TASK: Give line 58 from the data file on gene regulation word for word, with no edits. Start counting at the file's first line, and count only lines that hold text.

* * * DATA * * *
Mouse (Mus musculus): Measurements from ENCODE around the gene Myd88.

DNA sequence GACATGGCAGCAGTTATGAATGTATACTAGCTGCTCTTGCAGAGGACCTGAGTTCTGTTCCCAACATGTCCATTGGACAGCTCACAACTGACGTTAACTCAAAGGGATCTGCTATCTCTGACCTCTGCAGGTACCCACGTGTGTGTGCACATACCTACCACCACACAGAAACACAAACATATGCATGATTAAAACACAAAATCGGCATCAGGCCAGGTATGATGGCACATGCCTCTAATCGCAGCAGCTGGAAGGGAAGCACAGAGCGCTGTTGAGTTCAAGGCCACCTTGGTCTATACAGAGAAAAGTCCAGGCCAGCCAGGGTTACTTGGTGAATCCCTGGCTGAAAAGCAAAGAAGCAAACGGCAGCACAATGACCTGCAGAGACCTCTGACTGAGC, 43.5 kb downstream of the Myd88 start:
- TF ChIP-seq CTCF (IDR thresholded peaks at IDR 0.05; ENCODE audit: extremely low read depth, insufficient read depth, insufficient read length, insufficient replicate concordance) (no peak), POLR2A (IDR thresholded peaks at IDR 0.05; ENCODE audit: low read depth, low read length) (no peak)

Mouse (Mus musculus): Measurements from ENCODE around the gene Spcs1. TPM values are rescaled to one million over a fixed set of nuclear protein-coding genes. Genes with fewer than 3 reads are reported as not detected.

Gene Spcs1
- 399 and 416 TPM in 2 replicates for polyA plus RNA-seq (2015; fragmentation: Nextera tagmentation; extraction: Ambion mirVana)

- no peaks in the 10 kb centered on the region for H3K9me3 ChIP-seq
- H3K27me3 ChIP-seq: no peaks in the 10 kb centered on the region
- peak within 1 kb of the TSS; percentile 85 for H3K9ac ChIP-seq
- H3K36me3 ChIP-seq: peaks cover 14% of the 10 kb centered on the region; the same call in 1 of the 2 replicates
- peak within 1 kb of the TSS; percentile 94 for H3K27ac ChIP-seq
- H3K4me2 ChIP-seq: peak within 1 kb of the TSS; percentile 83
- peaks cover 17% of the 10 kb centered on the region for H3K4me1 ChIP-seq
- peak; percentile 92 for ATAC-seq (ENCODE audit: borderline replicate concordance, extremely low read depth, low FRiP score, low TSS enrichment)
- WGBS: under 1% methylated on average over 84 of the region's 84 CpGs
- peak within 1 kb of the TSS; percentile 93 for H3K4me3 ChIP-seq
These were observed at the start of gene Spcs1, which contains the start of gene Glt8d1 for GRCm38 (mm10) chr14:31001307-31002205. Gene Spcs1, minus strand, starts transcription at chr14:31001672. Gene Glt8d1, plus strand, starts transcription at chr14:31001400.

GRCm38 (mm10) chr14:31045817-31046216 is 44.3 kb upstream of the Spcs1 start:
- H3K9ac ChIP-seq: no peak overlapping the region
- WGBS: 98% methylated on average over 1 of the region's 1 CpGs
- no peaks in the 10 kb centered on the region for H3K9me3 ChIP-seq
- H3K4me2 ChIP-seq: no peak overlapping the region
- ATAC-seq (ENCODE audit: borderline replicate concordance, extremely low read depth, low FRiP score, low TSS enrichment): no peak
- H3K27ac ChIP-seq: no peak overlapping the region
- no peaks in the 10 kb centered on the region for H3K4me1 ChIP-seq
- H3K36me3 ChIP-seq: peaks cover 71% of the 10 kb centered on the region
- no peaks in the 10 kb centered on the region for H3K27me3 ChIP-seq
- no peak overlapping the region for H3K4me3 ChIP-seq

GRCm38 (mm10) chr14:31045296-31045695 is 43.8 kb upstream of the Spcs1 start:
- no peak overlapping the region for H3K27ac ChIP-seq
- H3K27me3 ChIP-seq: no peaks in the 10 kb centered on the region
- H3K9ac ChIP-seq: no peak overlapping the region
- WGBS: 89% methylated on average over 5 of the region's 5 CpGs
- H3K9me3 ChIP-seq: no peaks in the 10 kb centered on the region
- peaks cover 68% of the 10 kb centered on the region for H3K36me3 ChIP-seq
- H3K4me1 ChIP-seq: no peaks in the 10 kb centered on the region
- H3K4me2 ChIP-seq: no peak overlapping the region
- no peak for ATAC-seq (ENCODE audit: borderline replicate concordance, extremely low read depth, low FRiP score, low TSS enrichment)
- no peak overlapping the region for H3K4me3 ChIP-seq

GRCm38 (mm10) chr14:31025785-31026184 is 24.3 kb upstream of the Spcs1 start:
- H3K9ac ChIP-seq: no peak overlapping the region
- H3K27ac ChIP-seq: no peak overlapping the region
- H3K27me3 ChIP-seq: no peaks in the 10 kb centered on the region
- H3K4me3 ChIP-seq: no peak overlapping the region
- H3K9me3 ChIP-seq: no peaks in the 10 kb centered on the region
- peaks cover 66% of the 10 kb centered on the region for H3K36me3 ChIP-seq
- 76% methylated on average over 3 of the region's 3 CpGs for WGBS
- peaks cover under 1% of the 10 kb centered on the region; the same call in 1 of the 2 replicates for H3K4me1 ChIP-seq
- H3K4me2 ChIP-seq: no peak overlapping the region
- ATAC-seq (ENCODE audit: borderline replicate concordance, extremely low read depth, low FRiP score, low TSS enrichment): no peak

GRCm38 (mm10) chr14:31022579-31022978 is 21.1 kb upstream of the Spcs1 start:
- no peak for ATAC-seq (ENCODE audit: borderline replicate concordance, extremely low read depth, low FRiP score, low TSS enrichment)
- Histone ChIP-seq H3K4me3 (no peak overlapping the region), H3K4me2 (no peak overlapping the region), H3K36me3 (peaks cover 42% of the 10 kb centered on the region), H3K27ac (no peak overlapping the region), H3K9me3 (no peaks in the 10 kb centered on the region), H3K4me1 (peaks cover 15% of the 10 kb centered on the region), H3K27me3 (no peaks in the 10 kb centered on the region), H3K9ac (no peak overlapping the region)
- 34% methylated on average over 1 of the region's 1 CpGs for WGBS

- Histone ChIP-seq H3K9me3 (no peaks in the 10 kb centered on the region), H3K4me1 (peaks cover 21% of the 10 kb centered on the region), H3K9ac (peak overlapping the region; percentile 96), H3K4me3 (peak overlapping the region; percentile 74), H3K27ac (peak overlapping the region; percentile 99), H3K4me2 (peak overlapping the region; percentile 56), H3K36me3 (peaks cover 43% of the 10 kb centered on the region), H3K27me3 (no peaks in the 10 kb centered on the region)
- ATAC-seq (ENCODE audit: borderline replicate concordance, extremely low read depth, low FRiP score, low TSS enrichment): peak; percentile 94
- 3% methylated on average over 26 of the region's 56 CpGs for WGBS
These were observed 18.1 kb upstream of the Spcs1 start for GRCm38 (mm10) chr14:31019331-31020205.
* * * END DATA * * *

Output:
These were observed 18.1 kb upstream of the Spcs1 start for GRCm38 (mm10) chr14:31019331-31020205.